https://www.ada.org/en/member-center/oralhealth-topics/oral-piercingjewelry#:~:text=Oral%20piercing%20of%20the%20tongue,site%20for%20oral%2Dpiercing%20placement.

15, W. (2020, November 27). Tongue Piercings: Guide & Images. Retrieved January 14, 2021, from
https://authoritytattoo.com/tongue-piercing/

Definition-of-oral-piercing. (n.d.). Retrieved January 14, 2021, from
https://www.dentalcare.com/en-us/professional-education/ce-courses/ce423/definition-of-oral-piercing

Donnelly, W. (2016, April 25). Guide: Types of Mouth & Oral Piercings. Retrieved January 14, 2021, from
https://www.tattoodo.com/a/mini-guide-types-of-oral-piercings-7953

Oral (Lip and Tongue) Piercings: Risks, Home Care, and More. (2020, August 27). Retrieved January 14, 2021, from
https://www.webmd.com/oral-health/guide/oral-piercing

The Oral Cavity. (n.d.). Retrieved January 14, 2021, from
https://teachmeanatomy.info/head/organs/oral-cavity/

Vieira, E. P., Ribeiro, A. L. R., João de Jesus, V. P., & Alves Jr, S. D. M. (2011). Oral piercings: immediate and late complications. Journal of oral and maxillofacial surgery, 69(12), 3032-3037.

Your Complete Guide to Cheek Piercings (Pros, Cons and Tips). (n.d.). Retrieved January 14, 2021, from
https://www.jewelryshoppingguide.com/cheek-piercings-guide/

It’s important to keep our health in check especially now that we are dealing with a pandemic. However, it’s important to note that your mental health matters just as much as your physical health. Don’t leave it unattended.

Mental health is a serious issue that affects all ages and people from all walks of life. It is estimated that approximately 450 million people worldwide experience mental illness and disorders, rendering them vulnerable to physical and emotional harm. According to the Singapore Mental Health Study (SMHS), about one in 7 Singaporeans have experienced a mood or anxiety disorder at some point in their lives.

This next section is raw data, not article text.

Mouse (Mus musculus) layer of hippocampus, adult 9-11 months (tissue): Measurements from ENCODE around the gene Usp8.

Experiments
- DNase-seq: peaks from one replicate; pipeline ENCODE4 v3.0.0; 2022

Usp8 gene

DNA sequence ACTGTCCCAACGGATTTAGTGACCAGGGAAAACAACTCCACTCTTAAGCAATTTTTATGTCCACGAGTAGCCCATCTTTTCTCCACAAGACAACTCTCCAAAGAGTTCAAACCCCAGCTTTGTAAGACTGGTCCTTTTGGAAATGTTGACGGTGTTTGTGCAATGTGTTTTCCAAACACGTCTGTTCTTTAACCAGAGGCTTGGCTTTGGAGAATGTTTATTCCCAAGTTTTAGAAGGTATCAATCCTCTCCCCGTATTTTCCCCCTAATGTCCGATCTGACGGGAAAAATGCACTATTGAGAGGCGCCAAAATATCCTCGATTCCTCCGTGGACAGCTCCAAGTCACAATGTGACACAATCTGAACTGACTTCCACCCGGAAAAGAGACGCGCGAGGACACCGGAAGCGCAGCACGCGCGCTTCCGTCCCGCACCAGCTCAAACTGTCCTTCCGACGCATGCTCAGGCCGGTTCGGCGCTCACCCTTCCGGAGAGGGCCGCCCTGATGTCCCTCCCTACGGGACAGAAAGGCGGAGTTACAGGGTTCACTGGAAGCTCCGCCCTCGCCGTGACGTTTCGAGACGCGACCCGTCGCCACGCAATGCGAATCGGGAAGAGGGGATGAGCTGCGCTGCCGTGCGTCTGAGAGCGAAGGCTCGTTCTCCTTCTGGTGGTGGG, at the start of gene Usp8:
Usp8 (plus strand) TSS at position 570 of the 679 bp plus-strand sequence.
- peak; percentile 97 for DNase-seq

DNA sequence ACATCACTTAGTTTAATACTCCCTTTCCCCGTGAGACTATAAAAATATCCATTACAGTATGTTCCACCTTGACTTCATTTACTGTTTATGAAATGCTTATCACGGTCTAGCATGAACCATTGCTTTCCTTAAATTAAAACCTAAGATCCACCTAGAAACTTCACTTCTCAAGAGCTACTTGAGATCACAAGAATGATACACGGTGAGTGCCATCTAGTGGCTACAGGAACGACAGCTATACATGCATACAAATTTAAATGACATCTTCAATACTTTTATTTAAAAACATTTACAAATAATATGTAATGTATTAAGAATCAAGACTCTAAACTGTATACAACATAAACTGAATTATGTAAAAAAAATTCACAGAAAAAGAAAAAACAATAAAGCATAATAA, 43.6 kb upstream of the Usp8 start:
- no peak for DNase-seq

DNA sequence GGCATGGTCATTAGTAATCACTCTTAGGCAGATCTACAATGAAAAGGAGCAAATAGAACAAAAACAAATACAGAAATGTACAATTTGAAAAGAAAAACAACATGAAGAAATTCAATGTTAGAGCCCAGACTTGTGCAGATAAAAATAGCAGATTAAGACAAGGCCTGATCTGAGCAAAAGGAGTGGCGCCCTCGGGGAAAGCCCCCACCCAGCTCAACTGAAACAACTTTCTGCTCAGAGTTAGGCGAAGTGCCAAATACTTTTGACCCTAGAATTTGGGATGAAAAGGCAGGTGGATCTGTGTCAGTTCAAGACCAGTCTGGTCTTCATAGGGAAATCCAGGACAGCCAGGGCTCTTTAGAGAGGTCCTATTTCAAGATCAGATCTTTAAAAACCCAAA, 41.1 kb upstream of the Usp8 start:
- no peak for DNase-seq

The Covid-19 pandemic has unfortunately added an extra fold of stress and anxiety. With fear and uncertainty creeping over every aspect of life, it is important to know how to cope with mental health amid this crisis and how to overcome it. At the same time, Covid-19 has also given us the opportunity to reassess what is truly important in our lives.

What is Mental health?

Mental health in a medical standpoint refers to cognitive, behavioural, and emotional wellbeing. It affects our emotions, how we feel and how we interact with one another. An individual with good mental health is able to cope with the everyday challenges of life, develop positive relationships between loved ones, and is able to find joy in living life. There are several factors that contribute to mental illness and a genetic predisposition is one of them. There are several social factors that contribute to mental illness and here are some of them.

What are the social factors that contribute to mental illness?

Practice-mindfulness-and-seek-spirituality

One of the key social factors that contribute to mental illness is the stigmatisation of mental disorders. A lack of awareness of the causes, symptoms and treatment options of mental disorders in the general public and a lack of interpersonal contact with affected individuals will result in increased stigmatisation and discrimination of individuals suffering from mental illness.

An important point to note is that mental health and mental illness lie on a continuum. This means it is difficult to categorise any individual to a state of complete mental wellbeing. It is perfectly normal for a healthy individual to have an episode of a mental breakdown or even a psychotic episode such as a hallucination without being labelled as an individual suffering from a mental disorder.